Jan 25, 2015, 2:28 PM EST
A special Sunday delivery of the Mailbag. Let’s get to some questions.
Jan 25, 2015, 11:16 AM EST
Safety Eilar Hardy will finish his college football career elsewhere. After four seasons in South Bend, Hardy will earn his Notre Dame degree and be free to play out his eligibility in another program.
Jan 23, 2015, 1:04 PM EST
With less than two weeks to go before Signing Day, recruiting is the focus for the Irish coaching staff. But as we crack open the mailbag, we cover a bit more ground than the usual will-he or won’t-he that comes along with the first Wednesday in February.
Jan 22, 2015, 11:32 AM EST
One of Notre Dame’s long-time verbal commitments is no longer planning on joining the Irish’s 2015 recruiting class. Texas safety Prentice McKinney took an official visit to North Carolina last weekend and flipped his commitment to Larry Fedora’s Tar Heels on Wednesday, dropping Notre Dame’s recruiting class down to 22 players and just two safeties.
Jan 21, 2015, 9:51 PM EST
Can we follow up last week’s excellence with another solid week of questions? Drop them below or @KeithArnold.
Jan 21, 2015, 1:43 PM EST
While the Irish coaching staff traverses the country taking in-home visits, Notre Dame’s staff is close to putting the finishing touches on a stellar recruiting class. The additional of Aliz’e Jones pushes the Irish into a consensus Top 10 class — quite an accomplishment considering this was supposed to be a smaller group.
Jan 20, 2015, 12:29 AM EST
Star-crossed Notre Dame wide receiver DaVaris Daniels’ career with the Irish is over. After two seasons and two significant suspensions, Daniels decided to forgo any additional eligibility he has at the college level and turn professional.
Jan 19, 2015, 3:00 PM EST
Say this for Brian Kelly. He learns from his mistakes.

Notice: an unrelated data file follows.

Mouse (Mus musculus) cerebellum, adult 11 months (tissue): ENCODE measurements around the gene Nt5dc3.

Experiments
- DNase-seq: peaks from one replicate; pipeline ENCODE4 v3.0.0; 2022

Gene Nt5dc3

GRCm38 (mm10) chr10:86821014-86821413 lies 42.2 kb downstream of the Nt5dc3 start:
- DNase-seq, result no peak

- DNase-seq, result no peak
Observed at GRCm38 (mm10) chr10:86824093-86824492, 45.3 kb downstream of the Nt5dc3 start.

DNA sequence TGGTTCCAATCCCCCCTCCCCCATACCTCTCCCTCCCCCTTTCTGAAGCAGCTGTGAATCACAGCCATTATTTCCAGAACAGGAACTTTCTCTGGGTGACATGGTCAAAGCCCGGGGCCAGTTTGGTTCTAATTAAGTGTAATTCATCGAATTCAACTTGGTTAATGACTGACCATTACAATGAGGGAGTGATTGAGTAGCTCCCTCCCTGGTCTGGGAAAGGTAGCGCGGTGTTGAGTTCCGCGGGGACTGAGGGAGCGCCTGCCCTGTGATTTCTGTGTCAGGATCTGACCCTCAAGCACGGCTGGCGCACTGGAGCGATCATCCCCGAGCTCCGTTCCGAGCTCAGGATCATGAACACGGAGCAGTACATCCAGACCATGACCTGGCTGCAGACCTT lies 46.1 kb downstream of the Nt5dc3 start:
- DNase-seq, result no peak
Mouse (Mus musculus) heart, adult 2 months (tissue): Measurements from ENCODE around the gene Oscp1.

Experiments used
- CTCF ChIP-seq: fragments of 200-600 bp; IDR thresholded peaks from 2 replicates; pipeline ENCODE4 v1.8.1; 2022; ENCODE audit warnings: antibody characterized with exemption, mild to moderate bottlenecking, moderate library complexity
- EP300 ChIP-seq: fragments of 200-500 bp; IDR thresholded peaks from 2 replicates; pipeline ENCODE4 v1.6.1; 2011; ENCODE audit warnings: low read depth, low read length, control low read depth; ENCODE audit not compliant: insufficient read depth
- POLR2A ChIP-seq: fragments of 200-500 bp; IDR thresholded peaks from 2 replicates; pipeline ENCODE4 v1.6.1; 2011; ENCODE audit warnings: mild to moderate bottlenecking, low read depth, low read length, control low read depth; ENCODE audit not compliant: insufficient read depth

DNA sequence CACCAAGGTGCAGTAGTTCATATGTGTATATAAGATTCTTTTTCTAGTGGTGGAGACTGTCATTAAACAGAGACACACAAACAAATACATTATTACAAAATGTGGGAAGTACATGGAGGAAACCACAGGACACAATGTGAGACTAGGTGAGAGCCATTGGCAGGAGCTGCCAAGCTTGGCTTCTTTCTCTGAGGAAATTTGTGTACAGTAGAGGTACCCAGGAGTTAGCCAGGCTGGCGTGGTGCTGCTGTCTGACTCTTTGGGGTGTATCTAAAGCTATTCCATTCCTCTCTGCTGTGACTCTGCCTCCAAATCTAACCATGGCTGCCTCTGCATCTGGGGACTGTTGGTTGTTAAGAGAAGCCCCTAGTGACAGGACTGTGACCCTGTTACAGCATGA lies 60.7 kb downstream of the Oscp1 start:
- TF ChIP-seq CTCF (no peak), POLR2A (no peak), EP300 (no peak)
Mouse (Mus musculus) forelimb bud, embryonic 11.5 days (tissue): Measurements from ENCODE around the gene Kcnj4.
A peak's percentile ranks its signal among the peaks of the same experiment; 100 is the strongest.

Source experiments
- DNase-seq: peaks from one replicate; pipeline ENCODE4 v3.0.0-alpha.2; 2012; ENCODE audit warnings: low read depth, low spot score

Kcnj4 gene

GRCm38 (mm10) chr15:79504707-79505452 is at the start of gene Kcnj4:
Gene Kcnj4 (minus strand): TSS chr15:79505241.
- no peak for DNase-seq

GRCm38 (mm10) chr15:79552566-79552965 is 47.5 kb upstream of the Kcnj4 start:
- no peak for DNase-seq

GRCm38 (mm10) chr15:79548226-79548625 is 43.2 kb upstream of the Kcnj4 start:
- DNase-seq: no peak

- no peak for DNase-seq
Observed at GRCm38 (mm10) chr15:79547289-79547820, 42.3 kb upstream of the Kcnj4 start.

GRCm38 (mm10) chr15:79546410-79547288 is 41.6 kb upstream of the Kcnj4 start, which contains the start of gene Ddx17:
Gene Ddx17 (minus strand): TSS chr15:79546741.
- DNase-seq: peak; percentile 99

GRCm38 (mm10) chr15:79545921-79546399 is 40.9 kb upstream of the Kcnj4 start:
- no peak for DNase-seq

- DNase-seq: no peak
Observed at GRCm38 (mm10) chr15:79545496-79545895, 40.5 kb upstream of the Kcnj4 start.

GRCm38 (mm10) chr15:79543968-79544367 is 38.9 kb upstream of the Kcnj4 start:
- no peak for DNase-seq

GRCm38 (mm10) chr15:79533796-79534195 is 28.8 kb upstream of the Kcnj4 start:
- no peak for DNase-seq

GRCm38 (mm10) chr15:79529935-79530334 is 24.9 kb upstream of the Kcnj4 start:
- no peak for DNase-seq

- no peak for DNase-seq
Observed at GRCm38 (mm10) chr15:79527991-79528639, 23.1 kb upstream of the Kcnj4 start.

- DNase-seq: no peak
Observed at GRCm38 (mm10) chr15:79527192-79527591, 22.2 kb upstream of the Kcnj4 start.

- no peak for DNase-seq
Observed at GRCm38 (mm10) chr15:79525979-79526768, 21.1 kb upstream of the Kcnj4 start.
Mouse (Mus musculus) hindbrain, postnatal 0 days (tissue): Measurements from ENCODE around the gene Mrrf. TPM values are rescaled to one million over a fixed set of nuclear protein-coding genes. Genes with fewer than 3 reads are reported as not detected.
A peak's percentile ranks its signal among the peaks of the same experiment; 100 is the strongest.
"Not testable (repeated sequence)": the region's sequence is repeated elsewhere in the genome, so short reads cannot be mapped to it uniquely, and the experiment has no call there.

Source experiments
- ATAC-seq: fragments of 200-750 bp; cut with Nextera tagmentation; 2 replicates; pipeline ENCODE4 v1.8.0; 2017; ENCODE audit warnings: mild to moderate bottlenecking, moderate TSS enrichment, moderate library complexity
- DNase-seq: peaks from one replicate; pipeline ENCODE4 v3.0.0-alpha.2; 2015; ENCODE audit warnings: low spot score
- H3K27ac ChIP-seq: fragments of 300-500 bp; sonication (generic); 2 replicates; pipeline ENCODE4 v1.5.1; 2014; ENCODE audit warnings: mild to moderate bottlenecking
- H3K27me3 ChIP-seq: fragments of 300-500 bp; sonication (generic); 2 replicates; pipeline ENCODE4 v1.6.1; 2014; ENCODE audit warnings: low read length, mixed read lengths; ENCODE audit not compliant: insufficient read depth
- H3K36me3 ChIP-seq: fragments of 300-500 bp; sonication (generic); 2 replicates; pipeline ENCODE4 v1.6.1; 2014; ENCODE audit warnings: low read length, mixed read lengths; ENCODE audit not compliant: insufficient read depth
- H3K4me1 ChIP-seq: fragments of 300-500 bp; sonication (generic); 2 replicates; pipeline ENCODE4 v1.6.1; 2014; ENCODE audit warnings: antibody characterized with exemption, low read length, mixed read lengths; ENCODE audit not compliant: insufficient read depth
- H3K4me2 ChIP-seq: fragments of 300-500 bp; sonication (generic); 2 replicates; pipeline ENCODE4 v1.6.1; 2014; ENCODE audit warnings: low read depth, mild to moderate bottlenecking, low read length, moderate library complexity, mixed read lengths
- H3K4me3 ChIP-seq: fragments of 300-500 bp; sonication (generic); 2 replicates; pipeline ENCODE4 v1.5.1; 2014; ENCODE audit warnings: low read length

And after losing Stephon Tuitt and Troy Niklas after just three seasons in South Bend, Notre Dame’s head coach made sure he had a final say before Ronnie Stanley and Sheldon Day made their stay-or-go decision.
Jan 19, 2015, 1:44 PM EST
KeiVarae Russell gives a promising update on his future in South Bend via (where else?) social media.
Jan 16, 2015, 1:04 PM EST
Lots to discuss in our Friday mailbag. Position changes, 85 scholarships, Reggie Ho and more.
(Collective thumbs up to all of you.)
Jan 15, 2015, 2:51 PM EST
After being committed to UCLA for months, Las Vegas tight end Alize Jones has flipped his pledge to Notre Dame. The bluechip recruit is widely acknowledged to be the best tight end in the country and plays high school football with current Irish commit Nicco Fertitta at Bishop Gorman.
Jan 15, 2015, 2:19 PM EST
The first College Football Playoff is over. And with less than three weeks to go before National Signing Day, the dead period has ended and the home stretch in recruiting has begun.
Jan 14, 2015, 10:45 AM EST
There’s plenty to talk about. Have a question? Drop it below or on Twitter @KeithArnold.
Jan 13, 2015, 7:00 PM EST
Notre Dame junior Ronnie Stanley announced Tuesday that he will return for his senior season, giving the Irish one of the best left tackles in college football for another season. After being projected by some as a first round pick, Stanley made the decision to return for 2015.
Jan 13, 2015, 2:36 PM EST
It can happen. The right head coach can survive adversity and win a national championship. We saw that Monday night when Urban Meyer’s Ohio State Buckeyes manhandled Oregon on their way to a 42-20 victory.